Orange is the New Black first caught my eye a few years ago when it first came out. I kept going back and forth on it. It looked intriguing, but I was also wary of the whole prison-as-told-through-the-eyes-of-a-privileged-white-lady thing. And ultimately, that’s why I put the book on the back burner for so long.
Fast-forward a few years, and we all know that turned out. OITNB was helmed by Jenji Kohan, picked up by Netflix, and shot into fawning fandom. I, like many others, ended up marathoning Season 1 in like two days. And all the while? I was going, “ARGH, WHY DIDN’T I READ THE DAMN BOOK BACK IN THE DAY?!!” (At which point it was too late because the waiting list at all of the libraries was insane.)
Anyway. I finally got a hold of the audiobook through the library, and predictably, I really enjoyed it. The book is about Piper Kerman, a responsible woman with a job and a fiance…and an almost-ten-year-old felony drug case hanging over her head and threatening to send her to prison for an undetermined amount of time. Years ago, when Kerman was a carefree college grad, she started a relationship with a woman also happened to organize drug smugglers. Kerman was lured by the seeming glamour of it all, traveling around the world with her well-to-do girlfriend, but then it became a little too real: she was pressured into smuggling drug money. She didn’t get caught, but it freaked her out and she left that part of her life behind her. Or so she thought. Almost ten years later, Kerman was named in an investigation to bring down said drug smuggling ring. It’s how she found herself eventually doing time in a federal women’s prison.
Yes, my initial suspicions were correct: OITNB indeed has prison-as-told-through-the-eyes-of-a-privileged-white-lady written all over (and in) it. Ultimately, that didn’t make her observations of life in prison less valid. Kerman will be the first to admit all of the advantages she had in prison (and continues to have — hello, book/Netflix deal). She had incredible support in prison: letters and all the books she could possibly want; a jam-packed visitation schedule that included not just her family and fiance, but friends and strangers as well; money, both in prison and out of it; job opportunities even with a felony on her record…the list goes on.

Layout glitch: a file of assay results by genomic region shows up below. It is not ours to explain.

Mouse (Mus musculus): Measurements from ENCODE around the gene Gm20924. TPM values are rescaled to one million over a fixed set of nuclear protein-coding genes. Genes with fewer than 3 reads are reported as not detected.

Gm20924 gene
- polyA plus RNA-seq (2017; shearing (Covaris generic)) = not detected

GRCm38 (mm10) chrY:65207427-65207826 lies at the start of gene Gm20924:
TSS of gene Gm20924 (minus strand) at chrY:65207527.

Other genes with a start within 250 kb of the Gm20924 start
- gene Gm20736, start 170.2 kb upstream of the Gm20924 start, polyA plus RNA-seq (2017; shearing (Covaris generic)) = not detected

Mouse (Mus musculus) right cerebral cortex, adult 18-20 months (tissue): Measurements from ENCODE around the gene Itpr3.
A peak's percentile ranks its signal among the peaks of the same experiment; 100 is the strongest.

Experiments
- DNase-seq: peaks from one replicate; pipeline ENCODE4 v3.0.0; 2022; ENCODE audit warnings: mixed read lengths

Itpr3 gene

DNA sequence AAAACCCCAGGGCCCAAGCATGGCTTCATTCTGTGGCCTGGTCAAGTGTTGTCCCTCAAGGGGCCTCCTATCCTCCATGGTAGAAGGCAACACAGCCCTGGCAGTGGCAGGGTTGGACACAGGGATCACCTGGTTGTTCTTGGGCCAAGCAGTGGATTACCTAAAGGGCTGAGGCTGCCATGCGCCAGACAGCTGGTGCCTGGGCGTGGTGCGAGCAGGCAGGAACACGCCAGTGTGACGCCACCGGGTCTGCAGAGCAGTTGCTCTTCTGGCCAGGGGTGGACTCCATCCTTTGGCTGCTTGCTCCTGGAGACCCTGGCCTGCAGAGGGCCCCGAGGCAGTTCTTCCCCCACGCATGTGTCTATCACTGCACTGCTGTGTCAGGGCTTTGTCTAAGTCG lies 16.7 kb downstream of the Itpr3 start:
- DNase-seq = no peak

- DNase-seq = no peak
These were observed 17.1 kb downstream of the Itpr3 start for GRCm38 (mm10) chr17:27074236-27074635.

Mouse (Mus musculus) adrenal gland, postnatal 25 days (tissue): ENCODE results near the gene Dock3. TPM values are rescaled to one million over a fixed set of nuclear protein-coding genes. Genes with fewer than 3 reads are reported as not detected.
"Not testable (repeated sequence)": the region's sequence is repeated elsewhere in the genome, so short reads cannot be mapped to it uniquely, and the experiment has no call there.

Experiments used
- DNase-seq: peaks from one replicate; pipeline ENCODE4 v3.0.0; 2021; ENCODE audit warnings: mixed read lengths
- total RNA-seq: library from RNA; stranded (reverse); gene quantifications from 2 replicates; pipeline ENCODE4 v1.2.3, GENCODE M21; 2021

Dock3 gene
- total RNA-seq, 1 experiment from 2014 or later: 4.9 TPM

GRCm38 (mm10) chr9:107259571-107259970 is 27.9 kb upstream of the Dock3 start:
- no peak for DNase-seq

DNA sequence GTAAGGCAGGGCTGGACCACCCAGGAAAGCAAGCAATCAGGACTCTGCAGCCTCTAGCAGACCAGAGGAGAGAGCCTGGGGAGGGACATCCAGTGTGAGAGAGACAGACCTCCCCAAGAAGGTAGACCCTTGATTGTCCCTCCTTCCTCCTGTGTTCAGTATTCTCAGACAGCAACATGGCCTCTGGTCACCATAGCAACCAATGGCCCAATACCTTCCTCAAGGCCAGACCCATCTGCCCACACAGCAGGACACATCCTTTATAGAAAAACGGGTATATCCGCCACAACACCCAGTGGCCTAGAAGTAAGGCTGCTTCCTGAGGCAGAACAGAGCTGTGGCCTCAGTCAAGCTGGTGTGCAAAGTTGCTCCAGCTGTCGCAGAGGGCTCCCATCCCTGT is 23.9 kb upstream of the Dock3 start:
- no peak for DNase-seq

Comparatively, many of the inmates she was with don’t have even remotely the same chances (would any of those women she was with have gotten a book deal out of their prison stay(s)? Not likely). Kerman may have been in a “good” prison, and some of her fellow inmates may have also been well-off, but the majority struggled with addiction, poverty, and lack of social and familial support — several were even imprisoned alongside family members. She acknowledges all of this and more, including racism and oppression within the judicial system, lack of health care and educational opportunities inside prison, and sexual assault.
It is a memoir, so much of the book is centered around Kerman’s own emotions and experiences, but she does a good job of balancing that by highlighting some of injustices she witnessed. Those expecting the neurotic Piper Kerman from the Netflix series won’t really find her in this memoir; yes, Kerman is at times self-indulgent (who isn’t in their memoir?), but she’s a lot more thoughtful than the show would have you believe. If you’re a fan of the series, you should check out the real deal.
Orange is the New Black: My Year in a Women’s Prison was released in April 2010 by Spiegel & Grau, an imprint of Random House. I listened to the audiobook, published in July 2012 by Tantor Media.